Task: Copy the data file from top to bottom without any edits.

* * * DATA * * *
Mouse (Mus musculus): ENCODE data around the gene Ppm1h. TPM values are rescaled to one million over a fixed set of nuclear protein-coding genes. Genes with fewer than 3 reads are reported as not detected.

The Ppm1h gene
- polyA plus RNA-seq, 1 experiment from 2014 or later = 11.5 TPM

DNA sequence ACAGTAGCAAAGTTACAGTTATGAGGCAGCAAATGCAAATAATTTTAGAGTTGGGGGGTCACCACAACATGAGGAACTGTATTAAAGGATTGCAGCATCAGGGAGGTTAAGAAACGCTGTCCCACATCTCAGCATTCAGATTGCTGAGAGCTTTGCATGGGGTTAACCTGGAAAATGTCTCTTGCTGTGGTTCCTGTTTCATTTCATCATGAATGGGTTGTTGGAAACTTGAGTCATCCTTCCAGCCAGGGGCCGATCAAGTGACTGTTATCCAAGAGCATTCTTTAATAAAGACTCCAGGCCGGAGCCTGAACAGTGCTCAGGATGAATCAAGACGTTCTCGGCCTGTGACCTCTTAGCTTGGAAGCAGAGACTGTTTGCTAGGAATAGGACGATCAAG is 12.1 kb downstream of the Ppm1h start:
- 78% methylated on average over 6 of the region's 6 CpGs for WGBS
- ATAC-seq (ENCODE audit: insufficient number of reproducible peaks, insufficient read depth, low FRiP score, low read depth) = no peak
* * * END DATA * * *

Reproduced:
Mouse (Mus musculus): ENCODE data around the gene Ppm1h. TPM values are rescaled to one million over a fixed set of nuclear protein-coding genes. Genes with fewer than 3 reads are reported as not detected.

The Ppm1h gene
- polyA plus RNA-seq, 1 experiment from 2014 or later = 11.5 TPM

DNA sequence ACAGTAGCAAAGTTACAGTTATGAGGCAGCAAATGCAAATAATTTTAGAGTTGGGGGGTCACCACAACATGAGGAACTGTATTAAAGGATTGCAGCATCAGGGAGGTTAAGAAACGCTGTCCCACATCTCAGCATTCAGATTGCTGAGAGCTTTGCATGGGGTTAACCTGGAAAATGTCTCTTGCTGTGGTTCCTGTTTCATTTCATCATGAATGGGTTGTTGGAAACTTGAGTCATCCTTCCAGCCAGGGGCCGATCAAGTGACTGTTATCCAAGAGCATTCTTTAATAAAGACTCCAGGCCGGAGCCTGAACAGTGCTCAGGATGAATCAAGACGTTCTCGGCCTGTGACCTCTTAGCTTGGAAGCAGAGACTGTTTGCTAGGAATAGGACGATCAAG is 12.1 kb downstream of the Ppm1h start:
- 78% methylated on average over 6 of the region's 6 CpGs for WGBS
- ATAC-seq (ENCODE audit: insufficient number of reproducible peaks, insufficient read depth, low FRiP score, low read depth) = no peak